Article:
Reviews

Bond 50

5

Celebrate James Bond's 50th anniversay, with the ultimate Blu-ray boxset

With Skyfall looming ever larger on the horizon, the arrival of this all-Blu collection would already appear perfectly timed.

Coming off the back of Bond’s priceless cameo in the Olympic Opening Ceremony, however, it has the feel of a victory parade, albeit one with no space (alas) for the superb sight of Daniel Craig joining Her Maj in a double reprise of The Spy Who Loved Me’s iconic parachute leap.

Not to worry, though: if it’s super sights you’re after you’ll find as many as you can handle in this 23-disc box set. (The last shiny spinner here boasts two new featurettes, one – ‘The World Of Bond’ – comprising a montage of classic moments and the other – ‘Being Bond’ – focusing on the six men who have played him.)

That’s because, right from Dr. No with its heavenly image of Ursula Andress emerging from the surf, the world’s most enduring franchise has specialised in smacking gobs.

Whether via stunts (GoldenEye’s bungee jump, The Man With The Golden Gun’s car loop), sets (Goldfinger’s Fort Knox, SPECTRE’s hide-out in You Only Live Twice) or exotic locales, it’s always had flamboyant spectacle to spare.

Yet there’s something else on offer, too: a first-class, access-all-areas passport letting you vicariously savour a lifestyle so much livelier than your own (unless you too happen to be an impeccably tailored, globe-hopping super-spy).

Though recent installments in the series have taken Bond to tougher and more lived-in locations in keeping with the Craig era’s down and dirty aesthetic, the abiding appeal of the films has largely resided in just that sort of wistful wish-fulfillment, one that has been generally (if not exclusively) rooted in masculine ideals of fashion, speed and sexual prowess.

When Sean Connery enters his suite in From Russia With Love and finds a naked Daniela Bianchi between his sheets, he is realising a billion male fantasies based on submissive supplication.

Ditto each time he gets behind the wheel of a flash motor, sports a tuxedo or sips a Vodka Martini – and maybe too when he insouciantly kills, shrugging off all moral reservations with one callous quip. (“I think he got the point,” spat at a Thunderball goon he’s skewered with a harpoon, epitomises what in any other genre would be homicidal psychopathy.)

You could argue that the franchise’s more effective moments (Diana Rigg’s sudden, brutal death in On Her Majesty’s Secret Service, Timothy Dalton’s cold fury at losing a colleague in The Living Daylights) come when what Judi Dench’s M calls 007’s “cavalier attitude towards life” slams headlong into remorseless mortality.

Bond dodges his own demise but he can’t always stop other characters – “sacrificial lambs” – from experiencing theirs.

And while such cullings are really only convenient spurs to motivate further action, they do point to  something crucial in Ian Fleming’s original novels: an undercurrent of bleak and bitter despondency arising from an almost existential despair.

The Roger Moore years, of course, had no truck with such nonsense. The Bond of the ’70s was a playboy dandy, a suave, safari-suited bon viveur able to neuter any threat with a single raised eyebrow.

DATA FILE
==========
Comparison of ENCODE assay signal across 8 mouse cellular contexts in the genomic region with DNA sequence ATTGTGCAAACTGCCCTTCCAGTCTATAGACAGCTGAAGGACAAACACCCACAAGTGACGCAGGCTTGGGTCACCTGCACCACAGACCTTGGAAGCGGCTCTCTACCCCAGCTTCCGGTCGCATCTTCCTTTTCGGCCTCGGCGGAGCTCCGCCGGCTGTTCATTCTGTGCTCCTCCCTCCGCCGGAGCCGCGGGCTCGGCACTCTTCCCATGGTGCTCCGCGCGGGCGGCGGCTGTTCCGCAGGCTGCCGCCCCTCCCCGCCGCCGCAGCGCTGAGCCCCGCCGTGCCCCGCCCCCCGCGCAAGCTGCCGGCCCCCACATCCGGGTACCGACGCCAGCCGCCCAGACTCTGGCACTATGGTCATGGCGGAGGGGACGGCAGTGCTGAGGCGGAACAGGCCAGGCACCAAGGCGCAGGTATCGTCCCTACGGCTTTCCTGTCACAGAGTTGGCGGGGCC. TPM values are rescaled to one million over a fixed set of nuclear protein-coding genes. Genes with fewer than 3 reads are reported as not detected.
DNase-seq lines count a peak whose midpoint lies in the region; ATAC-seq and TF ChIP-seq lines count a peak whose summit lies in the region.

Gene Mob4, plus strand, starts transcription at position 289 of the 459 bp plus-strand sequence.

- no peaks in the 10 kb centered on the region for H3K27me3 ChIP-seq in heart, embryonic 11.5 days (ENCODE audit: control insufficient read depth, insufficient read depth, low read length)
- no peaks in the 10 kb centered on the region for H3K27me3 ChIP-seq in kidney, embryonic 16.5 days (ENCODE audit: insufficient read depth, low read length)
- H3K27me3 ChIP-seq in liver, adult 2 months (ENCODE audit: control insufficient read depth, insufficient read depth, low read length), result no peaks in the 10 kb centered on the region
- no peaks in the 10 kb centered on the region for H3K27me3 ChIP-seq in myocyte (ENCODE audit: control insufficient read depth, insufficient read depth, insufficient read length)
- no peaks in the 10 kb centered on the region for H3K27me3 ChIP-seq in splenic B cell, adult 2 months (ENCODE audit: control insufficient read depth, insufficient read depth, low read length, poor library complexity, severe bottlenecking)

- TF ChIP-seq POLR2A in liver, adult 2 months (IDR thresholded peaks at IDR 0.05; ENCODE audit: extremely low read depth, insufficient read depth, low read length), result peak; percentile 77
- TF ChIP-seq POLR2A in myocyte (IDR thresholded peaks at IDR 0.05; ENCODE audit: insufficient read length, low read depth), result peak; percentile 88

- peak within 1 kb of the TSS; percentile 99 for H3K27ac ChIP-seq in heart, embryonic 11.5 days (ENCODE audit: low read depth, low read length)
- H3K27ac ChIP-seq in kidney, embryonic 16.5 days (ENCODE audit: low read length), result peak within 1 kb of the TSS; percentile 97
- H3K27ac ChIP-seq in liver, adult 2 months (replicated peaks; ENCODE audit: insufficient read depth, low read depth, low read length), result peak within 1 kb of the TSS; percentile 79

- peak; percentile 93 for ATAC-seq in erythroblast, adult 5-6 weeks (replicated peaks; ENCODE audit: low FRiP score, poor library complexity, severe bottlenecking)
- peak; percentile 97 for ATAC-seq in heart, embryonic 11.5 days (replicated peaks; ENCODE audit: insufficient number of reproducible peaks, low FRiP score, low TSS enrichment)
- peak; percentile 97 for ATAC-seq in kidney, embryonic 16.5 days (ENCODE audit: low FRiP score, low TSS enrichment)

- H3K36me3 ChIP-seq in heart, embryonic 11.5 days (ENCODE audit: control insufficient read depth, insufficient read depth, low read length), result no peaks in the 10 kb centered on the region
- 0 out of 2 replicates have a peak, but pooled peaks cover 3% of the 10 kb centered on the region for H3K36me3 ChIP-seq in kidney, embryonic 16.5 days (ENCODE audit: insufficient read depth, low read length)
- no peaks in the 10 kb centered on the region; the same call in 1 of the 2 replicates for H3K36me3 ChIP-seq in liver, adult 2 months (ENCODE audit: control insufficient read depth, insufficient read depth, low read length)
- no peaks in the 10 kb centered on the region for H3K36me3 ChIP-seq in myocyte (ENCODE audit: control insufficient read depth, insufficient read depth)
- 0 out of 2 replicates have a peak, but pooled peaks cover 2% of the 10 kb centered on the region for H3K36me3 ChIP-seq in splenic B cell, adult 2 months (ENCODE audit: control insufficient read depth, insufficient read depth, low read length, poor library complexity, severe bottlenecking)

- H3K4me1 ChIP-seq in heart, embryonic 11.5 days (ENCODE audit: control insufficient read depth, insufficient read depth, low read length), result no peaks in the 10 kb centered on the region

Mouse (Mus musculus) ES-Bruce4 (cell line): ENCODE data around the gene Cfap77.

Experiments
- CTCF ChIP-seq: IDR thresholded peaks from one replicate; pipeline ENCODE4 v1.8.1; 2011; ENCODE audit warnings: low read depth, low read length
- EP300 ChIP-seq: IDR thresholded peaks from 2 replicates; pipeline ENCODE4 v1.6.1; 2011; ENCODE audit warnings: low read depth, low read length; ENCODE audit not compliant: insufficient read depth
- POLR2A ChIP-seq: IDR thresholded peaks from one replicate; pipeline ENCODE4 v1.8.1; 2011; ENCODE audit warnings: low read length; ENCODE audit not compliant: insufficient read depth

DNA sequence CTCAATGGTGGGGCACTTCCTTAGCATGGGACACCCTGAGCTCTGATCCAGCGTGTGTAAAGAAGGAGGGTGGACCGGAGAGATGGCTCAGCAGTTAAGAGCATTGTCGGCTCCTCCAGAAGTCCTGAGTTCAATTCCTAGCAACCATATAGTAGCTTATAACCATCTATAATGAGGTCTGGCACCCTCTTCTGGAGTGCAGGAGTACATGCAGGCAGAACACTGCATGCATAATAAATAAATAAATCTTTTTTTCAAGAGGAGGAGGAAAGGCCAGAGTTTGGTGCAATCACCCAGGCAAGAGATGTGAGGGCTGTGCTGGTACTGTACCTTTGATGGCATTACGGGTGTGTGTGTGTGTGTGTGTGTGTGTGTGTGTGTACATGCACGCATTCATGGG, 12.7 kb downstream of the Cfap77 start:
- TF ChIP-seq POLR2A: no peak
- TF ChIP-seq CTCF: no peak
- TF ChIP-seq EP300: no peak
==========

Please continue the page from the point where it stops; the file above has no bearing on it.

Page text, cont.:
The villains (Stromberg, Hugo Drax) were preposterous, the henchmen (Tee Hee, Nick Nack, metal-mouth Jaws) cartoonish.

There was so little at stake that For Your Eyes Only could mimic Maggie Thatcher (via comedian Faith Brown) and Rog could quite literally be a clown in Octopussy.

Sure, it was done in fun.

But it left the movies in a creative cul-de-sac, a no man’s land between self-spoofing comedy and spy-fi fantasy. Dalton’s duo (The Living Daylights, Licence To Kill) tried to steady the ship, but it took a six-year hiatus and Pierce Brosnan to correct its course – not so much with a wholesale reinvention (the route Licence To Kill unwisely took) as a canny splicing of Bond’s retro appeal with modern attitudes, millennial anxieties and next-gen tech.

Tomorrow Never Dies and The World Is Not Enough saw Brosnan grow in stature and assurance and the franchise regain its footing.

But then came Die Another Day, a kitsch, camp farrago that left the series out of options again.

Jason Bourne showed the way forward: gritty, credible action in a real-world milieu, where punches leave a bruise and it costs to take a life.

Enter Craig, a burly blond with a pugilist’s mug who showed us the one thing we’d never seen before: Bond the unfinished article, a work in progress, a rough diamond even rougher around the edges.

Casino Royale took a punt by resetting the clock, rebooting the hard drive and showing James in the raw – quite literally in that punishing scene where Mads Mikkelsen subjects his manhood to a pummelling.

And while Quantum Of Solace failed to deliver on that potential, its failings were not so pronounced as to leave the canon in any hole Skyfall can’t prise it out of.

Loyal fans who have dutifully shelled out to buy each successive iteration of Bondian home viewing may gripe at this latest doorstopper, especially if they’ve already raided their piggy banks to purchase the 13 titles previously released on hi-def.

But chances are they’ll purchase this stylish package anyway. With 007, the normal rules don’t apply.

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